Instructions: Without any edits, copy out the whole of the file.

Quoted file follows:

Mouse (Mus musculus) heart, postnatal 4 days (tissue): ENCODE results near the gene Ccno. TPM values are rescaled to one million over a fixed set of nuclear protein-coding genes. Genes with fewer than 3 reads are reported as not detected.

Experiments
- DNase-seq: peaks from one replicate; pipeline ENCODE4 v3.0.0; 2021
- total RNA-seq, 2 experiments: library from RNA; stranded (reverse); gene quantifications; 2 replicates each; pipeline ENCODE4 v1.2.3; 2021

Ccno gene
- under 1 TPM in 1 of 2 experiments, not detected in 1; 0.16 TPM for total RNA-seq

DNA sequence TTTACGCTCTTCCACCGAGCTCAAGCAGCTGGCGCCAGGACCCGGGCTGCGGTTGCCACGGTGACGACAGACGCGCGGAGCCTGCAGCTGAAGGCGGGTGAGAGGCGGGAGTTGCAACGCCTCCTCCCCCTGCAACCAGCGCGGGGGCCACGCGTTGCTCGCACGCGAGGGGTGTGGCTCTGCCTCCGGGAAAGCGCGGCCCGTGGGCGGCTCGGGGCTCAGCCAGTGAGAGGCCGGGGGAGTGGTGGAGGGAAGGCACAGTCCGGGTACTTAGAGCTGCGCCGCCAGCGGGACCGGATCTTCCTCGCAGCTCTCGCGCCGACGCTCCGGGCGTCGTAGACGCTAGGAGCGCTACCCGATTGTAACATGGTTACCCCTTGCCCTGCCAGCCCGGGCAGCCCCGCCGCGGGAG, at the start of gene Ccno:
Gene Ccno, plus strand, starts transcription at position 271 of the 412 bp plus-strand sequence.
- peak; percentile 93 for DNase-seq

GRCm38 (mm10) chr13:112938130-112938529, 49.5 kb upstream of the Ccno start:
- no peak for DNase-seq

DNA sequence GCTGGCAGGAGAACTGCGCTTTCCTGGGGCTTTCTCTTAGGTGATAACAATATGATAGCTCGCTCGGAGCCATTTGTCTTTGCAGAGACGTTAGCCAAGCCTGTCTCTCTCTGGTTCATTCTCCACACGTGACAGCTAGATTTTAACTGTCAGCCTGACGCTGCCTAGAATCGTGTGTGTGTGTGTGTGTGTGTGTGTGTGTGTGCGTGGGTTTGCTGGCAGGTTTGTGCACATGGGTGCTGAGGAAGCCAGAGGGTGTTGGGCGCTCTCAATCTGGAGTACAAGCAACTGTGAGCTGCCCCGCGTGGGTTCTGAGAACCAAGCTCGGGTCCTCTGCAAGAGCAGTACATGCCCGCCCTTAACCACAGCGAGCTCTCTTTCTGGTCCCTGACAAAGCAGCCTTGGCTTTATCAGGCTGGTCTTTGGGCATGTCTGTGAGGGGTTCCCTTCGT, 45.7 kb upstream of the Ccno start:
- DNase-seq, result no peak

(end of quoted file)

Mouse (Mus musculus) heart, postnatal 4 days (tissue): ENCODE results near the gene Ccno. TPM values are rescaled to one million over a fixed set of nuclear protein-coding genes. Genes with fewer than 3 reads are reported as not detected.

Experiments
- DNase-seq: peaks from one replicate; pipeline ENCODE4 v3.0.0; 2021
- total RNA-seq, 2 experiments: library from RNA; stranded (reverse); gene quantifications; 2 replicates each; pipeline ENCODE4 v1.2.3; 2021

Ccno gene
- under 1 TPM in 1 of 2 experiments, not detected in 1; 0.16 TPM for total RNA-seq

DNA sequence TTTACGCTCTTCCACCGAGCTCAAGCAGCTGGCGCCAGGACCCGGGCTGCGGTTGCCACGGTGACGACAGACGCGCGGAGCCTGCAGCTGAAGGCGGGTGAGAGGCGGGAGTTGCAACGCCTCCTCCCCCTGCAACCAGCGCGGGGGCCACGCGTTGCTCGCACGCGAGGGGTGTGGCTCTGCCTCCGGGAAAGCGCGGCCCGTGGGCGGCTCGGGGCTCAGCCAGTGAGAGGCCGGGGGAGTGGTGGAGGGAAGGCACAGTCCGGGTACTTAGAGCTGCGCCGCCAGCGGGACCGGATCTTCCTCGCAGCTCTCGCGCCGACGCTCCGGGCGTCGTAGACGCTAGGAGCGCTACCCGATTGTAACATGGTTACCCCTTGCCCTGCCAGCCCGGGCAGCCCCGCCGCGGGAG, at the start of gene Ccno:
Gene Ccno, plus strand, starts transcription at position 271 of the 412 bp plus-strand sequence.
- peak; percentile 93 for DNase-seq

GRCm38 (mm10) chr13:112938130-112938529, 49.5 kb upstream of the Ccno start:
- no peak for DNase-seq

DNA sequence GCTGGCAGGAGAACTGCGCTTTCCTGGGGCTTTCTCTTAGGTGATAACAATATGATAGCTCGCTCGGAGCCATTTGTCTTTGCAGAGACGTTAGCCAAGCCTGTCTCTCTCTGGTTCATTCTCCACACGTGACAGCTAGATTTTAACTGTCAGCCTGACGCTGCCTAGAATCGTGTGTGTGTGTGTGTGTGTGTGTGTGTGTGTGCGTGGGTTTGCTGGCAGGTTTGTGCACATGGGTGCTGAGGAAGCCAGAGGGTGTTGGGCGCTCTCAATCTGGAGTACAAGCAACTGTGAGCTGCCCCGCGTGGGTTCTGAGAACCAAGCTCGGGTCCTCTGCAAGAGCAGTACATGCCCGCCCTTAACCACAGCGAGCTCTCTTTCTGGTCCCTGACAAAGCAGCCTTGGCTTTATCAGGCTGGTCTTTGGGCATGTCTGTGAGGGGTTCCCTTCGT, 45.7 kb upstream of the Ccno start:
- DNase-seq, result no peak